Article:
The Binomial Sequential Sampling Plan for pea aphids on dry peas is designed to quickly designate a pea aphid infestation as economic or non-economic.
Derivation of binomial sequential decision plans began from the formulas of Waters (1955) for the binomial distribution. Critical pest densities (M1 and M2) were adopted from the economic injury levels in our EIL calculator by designating the lower limit of an economic infestation (M2) as 3 aphids per plant and by assigning the upper limit of a non-economic infestation (M1) as 1 aphid per plant. The value for M2 was selected because it conservatively recommends control action at the smallest economic injury level for current production and market conditions, while the M1 value was arbitrarily designated as 1/3 the value of M2. The Nachman model restates these critical densities as 58% aphid-infested plants (i.e. M2, Pi = 0.58) and 30% aphid-infested plants (i.e. M1, Pi = 0.30), respectively. Because commercial pea producers typically consider failure to treat an economic infestation (designated by parameter beta) more serious than mistakenly treating a noneconomic population (designated by parameter alpha), error levels alpha and beta were not assigned the same value but instead were specified as 0.01 and 0.001, respectively.
Substitution of these values into the formulas of Waters (1955) gives the lower and upper classification lines for the binomial sequential decision plan as -5.877 + 0.441x and 3.923 + 0.441x, respectively, where x is the number of plants inspected. Depicted in tabular format for ease-of-use in the field, the decision plan requires at least 14 consecutive plant inspections without detection of pea aphids before one can classify a field as non-economic and a minimum of 8 consecutive plant inspections positive for pea aphids to classify as economic. This asymmetry in minimum sample size reflects the assignment of differing values for alpha and beta error rates.
Because sequential sampling theoretically can continue indefinitely if actual pest density falls between M1 and M2, it is necessary to identify a pragmatic maximum sample size for field use of the decision plan. The maximum sample size is defined by Nmax = s2/E2x2 (Southwood and Henderson 2000), where s2 is sampling variance, x is mean density and E is desired sampling precision expressed by the standard error (SE) stated as a proportion of mean density. The value Nmax was computed for 25% desired precision (E = 0.25) using sample mean and variance from the sole 3 dates during 2011 and 1 date during 2012 when observed aphid density was between the two class limits. Nmax ranged from 32-to-95 plants with a mean of 72 plants required for 25% precision. For simplicity and practicality the maximum sample size was limited to 50 samples for the sequential decision plan.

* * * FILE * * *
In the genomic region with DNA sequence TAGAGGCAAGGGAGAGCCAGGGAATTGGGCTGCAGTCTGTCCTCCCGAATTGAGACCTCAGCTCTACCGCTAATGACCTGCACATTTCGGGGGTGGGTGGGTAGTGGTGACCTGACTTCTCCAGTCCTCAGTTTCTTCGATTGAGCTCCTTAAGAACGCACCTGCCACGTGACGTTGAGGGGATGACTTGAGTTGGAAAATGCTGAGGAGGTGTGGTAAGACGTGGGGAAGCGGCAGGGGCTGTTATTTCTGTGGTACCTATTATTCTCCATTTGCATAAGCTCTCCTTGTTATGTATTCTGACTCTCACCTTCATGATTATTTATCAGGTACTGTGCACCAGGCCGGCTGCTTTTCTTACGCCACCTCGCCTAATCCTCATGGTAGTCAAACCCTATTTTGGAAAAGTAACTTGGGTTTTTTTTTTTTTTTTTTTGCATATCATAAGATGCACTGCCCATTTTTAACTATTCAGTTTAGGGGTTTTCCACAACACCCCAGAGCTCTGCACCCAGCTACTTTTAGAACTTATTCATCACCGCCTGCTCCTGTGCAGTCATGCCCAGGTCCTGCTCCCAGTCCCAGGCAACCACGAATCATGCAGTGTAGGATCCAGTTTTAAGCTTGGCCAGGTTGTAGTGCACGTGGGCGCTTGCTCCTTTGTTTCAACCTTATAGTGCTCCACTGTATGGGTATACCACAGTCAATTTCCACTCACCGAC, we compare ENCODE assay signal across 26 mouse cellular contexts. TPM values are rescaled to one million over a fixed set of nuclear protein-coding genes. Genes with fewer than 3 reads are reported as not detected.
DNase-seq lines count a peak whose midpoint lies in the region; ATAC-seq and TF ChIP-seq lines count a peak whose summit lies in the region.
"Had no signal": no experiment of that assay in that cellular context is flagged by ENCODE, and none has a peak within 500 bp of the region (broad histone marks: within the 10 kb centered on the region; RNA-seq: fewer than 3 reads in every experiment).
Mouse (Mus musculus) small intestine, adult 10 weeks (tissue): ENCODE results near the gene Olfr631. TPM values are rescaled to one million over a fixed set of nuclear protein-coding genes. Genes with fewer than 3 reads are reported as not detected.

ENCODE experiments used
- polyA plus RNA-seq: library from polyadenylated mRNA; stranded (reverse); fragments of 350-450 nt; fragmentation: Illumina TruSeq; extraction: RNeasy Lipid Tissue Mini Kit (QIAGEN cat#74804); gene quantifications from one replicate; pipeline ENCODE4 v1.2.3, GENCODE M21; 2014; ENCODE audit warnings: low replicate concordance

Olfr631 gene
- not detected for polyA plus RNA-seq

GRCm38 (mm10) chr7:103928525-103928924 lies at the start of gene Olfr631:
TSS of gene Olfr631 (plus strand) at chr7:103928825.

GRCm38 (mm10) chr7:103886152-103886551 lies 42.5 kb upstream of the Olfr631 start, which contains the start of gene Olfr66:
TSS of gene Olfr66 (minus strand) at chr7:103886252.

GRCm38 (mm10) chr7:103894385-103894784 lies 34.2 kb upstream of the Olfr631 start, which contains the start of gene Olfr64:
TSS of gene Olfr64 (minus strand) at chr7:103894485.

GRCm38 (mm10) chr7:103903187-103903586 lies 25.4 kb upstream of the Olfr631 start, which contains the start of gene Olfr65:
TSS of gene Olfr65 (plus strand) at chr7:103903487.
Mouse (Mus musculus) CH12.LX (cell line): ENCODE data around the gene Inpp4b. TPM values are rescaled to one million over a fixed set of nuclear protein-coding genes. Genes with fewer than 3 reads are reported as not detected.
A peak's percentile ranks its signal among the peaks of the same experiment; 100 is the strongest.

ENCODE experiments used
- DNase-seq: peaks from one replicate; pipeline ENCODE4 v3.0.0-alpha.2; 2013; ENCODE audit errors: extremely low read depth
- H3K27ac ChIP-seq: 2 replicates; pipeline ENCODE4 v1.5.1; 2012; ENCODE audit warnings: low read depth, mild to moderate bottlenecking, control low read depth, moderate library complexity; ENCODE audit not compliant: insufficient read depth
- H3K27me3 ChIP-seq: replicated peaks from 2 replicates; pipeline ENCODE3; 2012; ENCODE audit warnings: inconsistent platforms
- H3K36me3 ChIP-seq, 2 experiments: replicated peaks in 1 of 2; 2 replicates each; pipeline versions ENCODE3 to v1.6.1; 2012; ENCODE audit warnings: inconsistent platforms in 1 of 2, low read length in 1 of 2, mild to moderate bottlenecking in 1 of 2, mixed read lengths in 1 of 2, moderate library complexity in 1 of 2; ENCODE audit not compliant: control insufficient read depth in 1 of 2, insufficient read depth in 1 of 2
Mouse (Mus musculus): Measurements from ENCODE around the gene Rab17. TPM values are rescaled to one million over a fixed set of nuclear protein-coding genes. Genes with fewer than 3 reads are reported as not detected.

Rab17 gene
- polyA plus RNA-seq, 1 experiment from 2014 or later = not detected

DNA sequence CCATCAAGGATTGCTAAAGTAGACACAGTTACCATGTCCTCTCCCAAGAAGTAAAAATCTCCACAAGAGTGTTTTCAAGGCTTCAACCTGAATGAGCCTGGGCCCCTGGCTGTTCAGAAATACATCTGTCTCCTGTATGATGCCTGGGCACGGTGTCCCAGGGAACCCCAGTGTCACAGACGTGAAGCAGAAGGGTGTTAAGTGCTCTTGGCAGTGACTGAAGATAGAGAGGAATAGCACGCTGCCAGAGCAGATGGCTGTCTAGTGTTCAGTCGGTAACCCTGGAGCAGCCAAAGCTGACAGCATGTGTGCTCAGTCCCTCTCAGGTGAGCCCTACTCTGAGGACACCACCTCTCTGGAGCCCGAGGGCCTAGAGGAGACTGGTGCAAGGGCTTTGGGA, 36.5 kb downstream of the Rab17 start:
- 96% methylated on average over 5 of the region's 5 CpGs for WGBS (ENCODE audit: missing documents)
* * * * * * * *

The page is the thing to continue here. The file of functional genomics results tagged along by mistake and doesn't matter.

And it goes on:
Sequential decision plans were generated from the formulas for the binomial distribution given by Waters (1955) for Wald's (1945) sequential probability ratio test. Performance was analyzed by simulated field sampling using nine of the twenty-seven 2011 data sets: three dates on which observed aphid density exceeded the lower limit of an economic infestation, three dates on which observed aphid density was less the upper limit of a non-economic infestation, and three dates on which observed aphid density fell between those limits. In addition to using data sets from 2011, we also simulated six data sets from six different locations across the Palouse during 2012. Using Quantum GIS 1.8.0 'Lisboa' these six locations were plotted and estimated to cover an approximate area of 940.35 Km2 (363.07 miles2).
Simulated non-replacement sampling involved drawing random plants each date and tabulating them against the stop lines of the sequential decision plan until either the plan categorized a pest status or until a maximum of 50 plants had been selected. Average sample size and the frequency of correct control decisions were computed after 100 simulated sampling runs from each of the 15 data sets using Microsoft Excel 2010.
Validation by simulated sampling suggests the binomial sequential decision plan will perform best when pest density is far below or above the economic injury level. In particular, resampling from the eight data sets where actual pest density was no more than 36% of the economic injury level correctly classified sites as non-economic each of the 800 simulated sampling runs at a mean sample size of 16.7 plants. At the other infestation extreme, resampling from the three data sets where actual field density exceeded the economic injury level correctly classified sites 98% of the time (294 of 300). One of those three data sets (Kambitsch 28 Jul) entirely accounted for the 2% errors: 1% (3 cases in 100 runs) was misclassified as non-economic and the other 1% (3 cases in 100 runs) could not be classified within the 50-sample limit. Inadequate fit of the Nachman model contributed to those decision plan errors; actual aphid density of 5.7 aphids per plant at that site exceeded the absolute economic injury level of 3.0 aphids per plant, but the observed field frequency of 65% infested plants was substantially less than the 77% predicted value.
Wald, A. 1945. Sequential tests of statistical hypotheses. Ann. Math. Stat. 18:117-188.
Waters, W. E. 1955. Sequential sampling in forest insect surveys. For. Sci. 1:68- 79.